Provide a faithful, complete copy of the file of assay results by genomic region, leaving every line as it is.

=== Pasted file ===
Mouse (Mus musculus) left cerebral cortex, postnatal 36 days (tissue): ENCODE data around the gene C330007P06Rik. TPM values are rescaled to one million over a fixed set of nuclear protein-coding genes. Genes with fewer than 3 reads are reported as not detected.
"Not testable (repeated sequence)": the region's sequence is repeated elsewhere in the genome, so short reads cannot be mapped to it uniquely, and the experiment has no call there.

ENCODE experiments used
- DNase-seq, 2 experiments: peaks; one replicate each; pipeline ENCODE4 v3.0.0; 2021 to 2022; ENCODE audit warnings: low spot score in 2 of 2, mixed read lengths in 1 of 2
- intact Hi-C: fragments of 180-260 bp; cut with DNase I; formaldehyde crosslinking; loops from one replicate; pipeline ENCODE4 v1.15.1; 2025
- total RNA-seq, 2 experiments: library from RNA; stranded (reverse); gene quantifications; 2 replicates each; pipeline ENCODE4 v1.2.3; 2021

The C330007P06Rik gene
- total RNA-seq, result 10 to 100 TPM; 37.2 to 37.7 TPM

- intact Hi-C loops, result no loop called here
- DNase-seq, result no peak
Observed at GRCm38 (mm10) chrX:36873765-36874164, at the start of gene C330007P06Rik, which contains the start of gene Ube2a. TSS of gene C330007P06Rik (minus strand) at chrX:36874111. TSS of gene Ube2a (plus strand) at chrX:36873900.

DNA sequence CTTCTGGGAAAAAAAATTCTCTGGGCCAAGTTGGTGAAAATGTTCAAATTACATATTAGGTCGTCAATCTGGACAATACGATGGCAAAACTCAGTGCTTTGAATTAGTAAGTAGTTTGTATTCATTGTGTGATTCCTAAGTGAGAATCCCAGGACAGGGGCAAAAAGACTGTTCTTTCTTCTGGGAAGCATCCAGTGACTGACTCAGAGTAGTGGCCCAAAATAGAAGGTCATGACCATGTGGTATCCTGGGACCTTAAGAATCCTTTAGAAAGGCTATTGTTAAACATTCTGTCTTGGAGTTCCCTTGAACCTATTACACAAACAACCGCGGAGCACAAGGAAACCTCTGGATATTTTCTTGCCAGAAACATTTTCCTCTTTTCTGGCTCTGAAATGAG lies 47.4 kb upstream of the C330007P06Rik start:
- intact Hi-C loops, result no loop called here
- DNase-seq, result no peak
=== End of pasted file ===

Mouse (Mus musculus) left cerebral cortex, postnatal 36 days (tissue): ENCODE data around the gene C330007P06Rik. TPM values are rescaled to one million over a fixed set of nuclear protein-coding genes. Genes with fewer than 3 reads are reported as not detected.
"Not testable (repeated sequence)": the region's sequence is repeated elsewhere in the genome, so short reads cannot be mapped to it uniquely, and the experiment has no call there.

ENCODE experiments used
- DNase-seq, 2 experiments: peaks; one replicate each; pipeline ENCODE4 v3.0.0; 2021 to 2022; ENCODE audit warnings: low spot score in 2 of 2, mixed read lengths in 1 of 2
- intact Hi-C: fragments of 180-260 bp; cut with DNase I; formaldehyde crosslinking; loops from one replicate; pipeline ENCODE4 v1.15.1; 2025
- total RNA-seq, 2 experiments: library from RNA; stranded (reverse); gene quantifications; 2 replicates each; pipeline ENCODE4 v1.2.3; 2021

The C330007P06Rik gene
- total RNA-seq, result 10 to 100 TPM; 37.2 to 37.7 TPM

- intact Hi-C loops, result no loop called here
- DNase-seq, result no peak
Observed at GRCm38 (mm10) chrX:36873765-36874164, at the start of gene C330007P06Rik, which contains the start of gene Ube2a. TSS of gene C330007P06Rik (minus strand) at chrX:36874111. TSS of gene Ube2a (plus strand) at chrX:36873900.

DNA sequence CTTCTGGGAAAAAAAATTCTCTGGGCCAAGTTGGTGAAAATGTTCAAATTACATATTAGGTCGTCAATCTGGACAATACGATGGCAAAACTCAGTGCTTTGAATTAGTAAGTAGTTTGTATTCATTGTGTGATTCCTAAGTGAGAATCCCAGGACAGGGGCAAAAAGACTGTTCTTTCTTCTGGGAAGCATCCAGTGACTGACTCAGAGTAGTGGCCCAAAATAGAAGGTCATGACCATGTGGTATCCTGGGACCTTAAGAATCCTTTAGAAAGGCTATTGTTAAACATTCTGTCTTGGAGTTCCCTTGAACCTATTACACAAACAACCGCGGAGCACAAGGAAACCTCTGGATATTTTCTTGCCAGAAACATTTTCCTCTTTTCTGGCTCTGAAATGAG lies 47.4 kb upstream of the C330007P06Rik start:
- intact Hi-C loops, result no loop called here
- DNase-seq, result no peak